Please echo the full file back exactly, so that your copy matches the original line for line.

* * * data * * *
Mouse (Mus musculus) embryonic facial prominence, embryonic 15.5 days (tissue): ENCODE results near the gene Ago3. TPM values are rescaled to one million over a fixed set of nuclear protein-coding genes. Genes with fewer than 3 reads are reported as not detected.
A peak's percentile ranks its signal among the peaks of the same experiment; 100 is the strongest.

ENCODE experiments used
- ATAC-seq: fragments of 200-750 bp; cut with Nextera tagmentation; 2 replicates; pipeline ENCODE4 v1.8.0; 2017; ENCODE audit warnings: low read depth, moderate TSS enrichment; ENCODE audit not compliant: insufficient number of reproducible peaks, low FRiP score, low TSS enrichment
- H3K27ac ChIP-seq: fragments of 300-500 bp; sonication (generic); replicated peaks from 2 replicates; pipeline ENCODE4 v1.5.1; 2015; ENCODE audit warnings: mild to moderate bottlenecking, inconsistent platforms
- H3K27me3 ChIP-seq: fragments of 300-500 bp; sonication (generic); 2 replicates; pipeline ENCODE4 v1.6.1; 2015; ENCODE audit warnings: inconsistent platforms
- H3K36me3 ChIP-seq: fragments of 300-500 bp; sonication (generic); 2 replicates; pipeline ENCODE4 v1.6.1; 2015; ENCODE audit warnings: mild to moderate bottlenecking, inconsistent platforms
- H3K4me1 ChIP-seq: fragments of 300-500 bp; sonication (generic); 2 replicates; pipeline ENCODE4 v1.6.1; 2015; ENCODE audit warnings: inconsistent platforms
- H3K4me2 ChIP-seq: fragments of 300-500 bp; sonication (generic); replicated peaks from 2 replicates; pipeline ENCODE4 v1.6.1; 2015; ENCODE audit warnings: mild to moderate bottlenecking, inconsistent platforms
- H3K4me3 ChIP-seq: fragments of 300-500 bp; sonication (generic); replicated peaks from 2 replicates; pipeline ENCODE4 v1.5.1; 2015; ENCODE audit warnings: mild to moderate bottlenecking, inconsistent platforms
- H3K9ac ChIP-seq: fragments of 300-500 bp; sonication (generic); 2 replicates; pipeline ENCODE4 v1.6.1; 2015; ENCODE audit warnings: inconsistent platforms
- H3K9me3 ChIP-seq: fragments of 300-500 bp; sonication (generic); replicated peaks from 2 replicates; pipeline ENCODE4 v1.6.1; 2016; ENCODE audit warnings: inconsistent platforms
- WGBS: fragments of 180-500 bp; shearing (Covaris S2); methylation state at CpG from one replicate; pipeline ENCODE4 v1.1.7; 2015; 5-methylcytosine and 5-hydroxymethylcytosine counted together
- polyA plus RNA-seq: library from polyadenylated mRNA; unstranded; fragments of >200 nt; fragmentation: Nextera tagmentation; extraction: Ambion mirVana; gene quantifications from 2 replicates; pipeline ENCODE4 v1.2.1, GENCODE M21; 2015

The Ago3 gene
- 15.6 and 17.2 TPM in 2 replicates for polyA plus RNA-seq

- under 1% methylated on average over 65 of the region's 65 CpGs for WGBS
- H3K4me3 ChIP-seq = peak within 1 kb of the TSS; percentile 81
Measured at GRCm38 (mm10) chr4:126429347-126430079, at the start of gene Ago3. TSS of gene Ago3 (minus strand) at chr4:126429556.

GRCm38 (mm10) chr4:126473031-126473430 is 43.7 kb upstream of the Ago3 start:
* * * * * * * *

Mouse (Mus musculus) embryonic facial prominence, embryonic 15.5 days (tissue): ENCODE results near the gene Ago3. TPM values are rescaled to one million over a fixed set of nuclear protein-coding genes. Genes with fewer than 3 reads are reported as not detected.
A peak's percentile ranks its signal among the peaks of the same experiment; 100 is the strongest.

ENCODE experiments used
- ATAC-seq: fragments of 200-750 bp; cut with Nextera tagmentation; 2 replicates; pipeline ENCODE4 v1.8.0; 2017; ENCODE audit warnings: low read depth, moderate TSS enrichment; ENCODE audit not compliant: insufficient number of reproducible peaks, low FRiP score, low TSS enrichment
- H3K27ac ChIP-seq: fragments of 300-500 bp; sonication (generic); replicated peaks from 2 replicates; pipeline ENCODE4 v1.5.1; 2015; ENCODE audit warnings: mild to moderate bottlenecking, inconsistent platforms
- H3K27me3 ChIP-seq: fragments of 300-500 bp; sonication (generic); 2 replicates; pipeline ENCODE4 v1.6.1; 2015; ENCODE audit warnings: inconsistent platforms
- H3K36me3 ChIP-seq: fragments of 300-500 bp; sonication (generic); 2 replicates; pipeline ENCODE4 v1.6.1; 2015; ENCODE audit warnings: mild to moderate bottlenecking, inconsistent platforms
- H3K4me1 ChIP-seq: fragments of 300-500 bp; sonication (generic); 2 replicates; pipeline ENCODE4 v1.6.1; 2015; ENCODE audit warnings: inconsistent platforms
- H3K4me2 ChIP-seq: fragments of 300-500 bp; sonication (generic); replicated peaks from 2 replicates; pipeline ENCODE4 v1.6.1; 2015; ENCODE audit warnings: mild to moderate bottlenecking, inconsistent platforms
- H3K4me3 ChIP-seq: fragments of 300-500 bp; sonication (generic); replicated peaks from 2 replicates; pipeline ENCODE4 v1.5.1; 2015; ENCODE audit warnings: mild to moderate bottlenecking, inconsistent platforms
- H3K9ac ChIP-seq: fragments of 300-500 bp; sonication (generic); 2 replicates; pipeline ENCODE4 v1.6.1; 2015; ENCODE audit warnings: inconsistent platforms
- H3K9me3 ChIP-seq: fragments of 300-500 bp; sonication (generic); replicated peaks from 2 replicates; pipeline ENCODE4 v1.6.1; 2016; ENCODE audit warnings: inconsistent platforms
- WGBS: fragments of 180-500 bp; shearing (Covaris S2); methylation state at CpG from one replicate; pipeline ENCODE4 v1.1.7; 2015; 5-methylcytosine and 5-hydroxymethylcytosine counted together
- polyA plus RNA-seq: library from polyadenylated mRNA; unstranded; fragments of >200 nt; fragmentation: Nextera tagmentation; extraction: Ambion mirVana; gene quantifications from 2 replicates; pipeline ENCODE4 v1.2.1, GENCODE M21; 2015

The Ago3 gene
- 15.6 and 17.2 TPM in 2 replicates for polyA plus RNA-seq

- under 1% methylated on average over 65 of the region's 65 CpGs for WGBS
- H3K4me3 ChIP-seq = peak within 1 kb of the TSS; percentile 81
Measured at GRCm38 (mm10) chr4:126429347-126430079, at the start of gene Ago3. TSS of gene Ago3 (minus strand) at chr4:126429556.

GRCm38 (mm10) chr4:126473031-126473430 is 43.7 kb upstream of the Ago3 start: